一分钱一分货 You Get What You Pay For

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Since we’re on the topics of shopping and money (videos here and hereaudio list here) on the Mandarin Weekly series, I thought it’d be apt to introduce this proverb. Scroll down for the explanation and examples.

一分钱一分货 final

So, what does “一分钱一分货” (yì fēn qián yì fēn huò) mean? “分” fēn is the smallest unit of money, so literally, this means one fēn money, one fēn worth of goods – you get what you pay for.

A similar saying is:
hǎohuò bù piányi, piányi méi hǎohuò
好货不便宜,便宜没好货
Good things aren’t cheap, cheap things aren’t good.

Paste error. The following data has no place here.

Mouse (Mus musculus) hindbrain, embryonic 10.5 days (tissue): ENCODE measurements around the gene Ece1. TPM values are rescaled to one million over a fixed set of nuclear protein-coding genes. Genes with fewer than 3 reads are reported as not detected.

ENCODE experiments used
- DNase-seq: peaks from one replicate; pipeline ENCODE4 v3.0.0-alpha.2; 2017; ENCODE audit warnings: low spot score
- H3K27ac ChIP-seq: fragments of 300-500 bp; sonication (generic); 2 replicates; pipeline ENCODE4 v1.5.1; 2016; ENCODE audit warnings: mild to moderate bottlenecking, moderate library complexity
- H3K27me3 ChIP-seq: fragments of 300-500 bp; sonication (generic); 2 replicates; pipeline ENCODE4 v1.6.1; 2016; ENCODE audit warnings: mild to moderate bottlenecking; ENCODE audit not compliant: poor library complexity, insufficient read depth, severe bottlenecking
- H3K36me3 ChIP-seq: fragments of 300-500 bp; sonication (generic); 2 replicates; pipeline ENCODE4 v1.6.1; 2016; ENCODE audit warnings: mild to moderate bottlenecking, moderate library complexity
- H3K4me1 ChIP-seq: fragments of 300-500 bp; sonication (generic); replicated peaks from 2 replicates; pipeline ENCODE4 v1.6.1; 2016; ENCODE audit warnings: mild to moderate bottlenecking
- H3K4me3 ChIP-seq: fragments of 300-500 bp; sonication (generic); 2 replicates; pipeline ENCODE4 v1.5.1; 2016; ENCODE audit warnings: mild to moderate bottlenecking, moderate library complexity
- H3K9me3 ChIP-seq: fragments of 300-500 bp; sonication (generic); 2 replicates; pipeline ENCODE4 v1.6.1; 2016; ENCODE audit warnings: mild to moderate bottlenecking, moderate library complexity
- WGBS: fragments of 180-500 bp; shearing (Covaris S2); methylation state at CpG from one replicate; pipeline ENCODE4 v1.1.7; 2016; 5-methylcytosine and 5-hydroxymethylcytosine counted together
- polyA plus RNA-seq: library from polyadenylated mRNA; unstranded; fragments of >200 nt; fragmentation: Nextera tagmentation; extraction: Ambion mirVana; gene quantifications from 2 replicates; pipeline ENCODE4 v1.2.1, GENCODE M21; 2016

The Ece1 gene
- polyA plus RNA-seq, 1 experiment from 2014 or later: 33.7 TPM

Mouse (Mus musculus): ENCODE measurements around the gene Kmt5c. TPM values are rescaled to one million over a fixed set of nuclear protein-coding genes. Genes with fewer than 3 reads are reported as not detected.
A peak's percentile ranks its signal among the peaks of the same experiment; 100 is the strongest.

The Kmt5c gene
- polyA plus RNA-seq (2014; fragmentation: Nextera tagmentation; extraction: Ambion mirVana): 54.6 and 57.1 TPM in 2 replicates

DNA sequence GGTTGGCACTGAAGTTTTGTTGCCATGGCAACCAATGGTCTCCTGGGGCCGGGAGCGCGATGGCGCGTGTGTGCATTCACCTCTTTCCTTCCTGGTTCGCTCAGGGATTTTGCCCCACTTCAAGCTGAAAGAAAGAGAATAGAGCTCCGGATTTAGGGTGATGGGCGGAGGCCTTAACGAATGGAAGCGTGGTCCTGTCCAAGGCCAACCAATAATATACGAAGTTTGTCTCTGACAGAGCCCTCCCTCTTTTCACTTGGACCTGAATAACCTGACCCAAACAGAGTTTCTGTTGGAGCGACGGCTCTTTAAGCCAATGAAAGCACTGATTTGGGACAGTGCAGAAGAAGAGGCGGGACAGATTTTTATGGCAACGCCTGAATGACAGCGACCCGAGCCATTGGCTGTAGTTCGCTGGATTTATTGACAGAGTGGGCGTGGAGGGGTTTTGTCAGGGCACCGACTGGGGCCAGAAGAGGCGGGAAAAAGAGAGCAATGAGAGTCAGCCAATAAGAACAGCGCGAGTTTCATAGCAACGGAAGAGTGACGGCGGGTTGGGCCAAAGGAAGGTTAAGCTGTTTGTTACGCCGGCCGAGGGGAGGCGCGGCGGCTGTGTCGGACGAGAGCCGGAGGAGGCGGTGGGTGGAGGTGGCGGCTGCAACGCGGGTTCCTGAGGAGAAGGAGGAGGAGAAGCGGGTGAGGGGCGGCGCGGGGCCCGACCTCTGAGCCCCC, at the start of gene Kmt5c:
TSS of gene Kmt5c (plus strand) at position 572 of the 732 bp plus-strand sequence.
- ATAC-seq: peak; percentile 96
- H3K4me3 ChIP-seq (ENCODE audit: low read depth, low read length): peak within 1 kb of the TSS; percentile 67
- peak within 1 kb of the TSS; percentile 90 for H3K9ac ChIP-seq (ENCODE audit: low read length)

Let’s take a look at some examples.

Zhè xiézi cái gāng mǎi jiù pò le, zhēn shì yì fēn qián yì fēn huò.
这鞋子才刚买就破了,真是一分钱一分货。
I just got this pair of shoes and they’re torn. Well, you get what you pay for.

Zhè jiàn yīfu yàngzi gēn gébì nà jiā de chàbuduō, háishi huíqu mǎi nà jiàn ba, piányi duō le.
A:这件衣服样子跟隔壁那家的差不多,还是回去买那件吧,便宜多了。
The design of this dress is quite similar to the one we saw next door. Let’s get that one – it’s so much cheaper.
Yì fēn qián yì fēn huò, yí kàn jiù zhīdao bù yíyàng.
B:一分钱一分货,一看就知道不一样。
You get what you pay for. One look and you know the quality is different.

Huā le nàme duō qián mǎi de shǒuji, méi bàn nián jiù huài le, shénme yì fēn qián yì fēn huò.
花了那么多钱买的手机,没半年就坏了,什么一分钱一分货!
I paid so much for this mobile phone, yet it’s broken in less than half a year. And they say you get what you pay for!

What do you think? Do you believe 一分钱一分货?

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